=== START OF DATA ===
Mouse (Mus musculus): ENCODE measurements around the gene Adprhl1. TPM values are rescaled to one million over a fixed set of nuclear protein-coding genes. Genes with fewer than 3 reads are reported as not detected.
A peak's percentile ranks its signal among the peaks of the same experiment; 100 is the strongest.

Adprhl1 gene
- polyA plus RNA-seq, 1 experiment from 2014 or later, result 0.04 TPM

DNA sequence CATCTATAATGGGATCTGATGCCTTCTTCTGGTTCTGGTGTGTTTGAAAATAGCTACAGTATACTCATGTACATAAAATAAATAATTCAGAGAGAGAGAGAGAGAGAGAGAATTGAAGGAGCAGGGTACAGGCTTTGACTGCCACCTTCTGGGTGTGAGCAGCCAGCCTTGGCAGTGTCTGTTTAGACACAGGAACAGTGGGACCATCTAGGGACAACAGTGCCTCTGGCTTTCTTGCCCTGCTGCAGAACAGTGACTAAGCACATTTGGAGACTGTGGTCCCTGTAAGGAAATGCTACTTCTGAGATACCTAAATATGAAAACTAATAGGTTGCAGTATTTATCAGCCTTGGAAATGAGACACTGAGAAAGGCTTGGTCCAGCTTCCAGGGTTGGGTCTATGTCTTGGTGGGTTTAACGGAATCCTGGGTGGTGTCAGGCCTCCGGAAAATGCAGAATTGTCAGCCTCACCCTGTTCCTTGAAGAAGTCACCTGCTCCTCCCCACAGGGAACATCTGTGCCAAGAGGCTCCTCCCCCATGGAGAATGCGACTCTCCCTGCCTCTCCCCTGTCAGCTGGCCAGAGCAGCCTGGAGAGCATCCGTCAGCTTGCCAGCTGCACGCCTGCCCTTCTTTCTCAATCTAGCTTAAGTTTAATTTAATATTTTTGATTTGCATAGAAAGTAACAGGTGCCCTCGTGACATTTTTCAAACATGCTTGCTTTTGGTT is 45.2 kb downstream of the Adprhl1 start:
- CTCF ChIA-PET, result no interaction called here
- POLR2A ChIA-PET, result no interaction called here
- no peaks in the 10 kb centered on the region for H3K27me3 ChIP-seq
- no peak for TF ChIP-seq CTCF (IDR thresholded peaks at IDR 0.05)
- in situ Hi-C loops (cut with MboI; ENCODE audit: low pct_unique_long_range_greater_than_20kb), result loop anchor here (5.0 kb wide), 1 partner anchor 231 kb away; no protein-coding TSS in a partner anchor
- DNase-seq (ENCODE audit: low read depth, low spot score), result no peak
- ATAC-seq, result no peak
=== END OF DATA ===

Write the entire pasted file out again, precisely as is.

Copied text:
Mouse (Mus musculus): ENCODE measurements around the gene Adprhl1. TPM values are rescaled to one million over a fixed set of nuclear protein-coding genes. Genes with fewer than 3 reads are reported as not detected.
A peak's percentile ranks its signal among the peaks of the same experiment; 100 is the strongest.

Adprhl1 gene
- polyA plus RNA-seq, 1 experiment from 2014 or later, result 0.04 TPM

DNA sequence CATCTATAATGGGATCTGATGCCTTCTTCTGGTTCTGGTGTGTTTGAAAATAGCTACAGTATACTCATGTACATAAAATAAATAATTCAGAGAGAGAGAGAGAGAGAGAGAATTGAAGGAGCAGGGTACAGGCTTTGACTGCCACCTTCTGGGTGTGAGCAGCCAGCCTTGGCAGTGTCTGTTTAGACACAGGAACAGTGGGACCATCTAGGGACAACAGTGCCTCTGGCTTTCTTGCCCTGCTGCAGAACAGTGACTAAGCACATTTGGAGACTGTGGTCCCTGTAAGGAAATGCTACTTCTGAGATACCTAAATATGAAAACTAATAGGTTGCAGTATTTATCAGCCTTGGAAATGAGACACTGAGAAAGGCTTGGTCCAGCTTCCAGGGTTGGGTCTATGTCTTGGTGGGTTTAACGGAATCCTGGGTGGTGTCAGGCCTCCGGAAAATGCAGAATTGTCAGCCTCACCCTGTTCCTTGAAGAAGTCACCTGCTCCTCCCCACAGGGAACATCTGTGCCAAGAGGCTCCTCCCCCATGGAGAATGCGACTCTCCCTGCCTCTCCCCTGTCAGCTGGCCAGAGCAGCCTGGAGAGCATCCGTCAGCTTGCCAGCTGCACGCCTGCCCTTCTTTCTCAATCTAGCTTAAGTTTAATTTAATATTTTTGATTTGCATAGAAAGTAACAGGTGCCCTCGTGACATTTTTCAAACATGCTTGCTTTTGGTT is 45.2 kb downstream of the Adprhl1 start:
- CTCF ChIA-PET, result no interaction called here
- POLR2A ChIA-PET, result no interaction called here
- no peaks in the 10 kb centered on the region for H3K27me3 ChIP-seq
- no peak for TF ChIP-seq CTCF (IDR thresholded peaks at IDR 0.05)
- in situ Hi-C loops (cut with MboI; ENCODE audit: low pct_unique_long_range_greater_than_20kb), result loop anchor here (5.0 kb wide), 1 partner anchor 231 kb away; no protein-coding TSS in a partner anchor
- DNase-seq (ENCODE audit: low read depth, low spot score), result no peak
- ATAC-seq, result no peak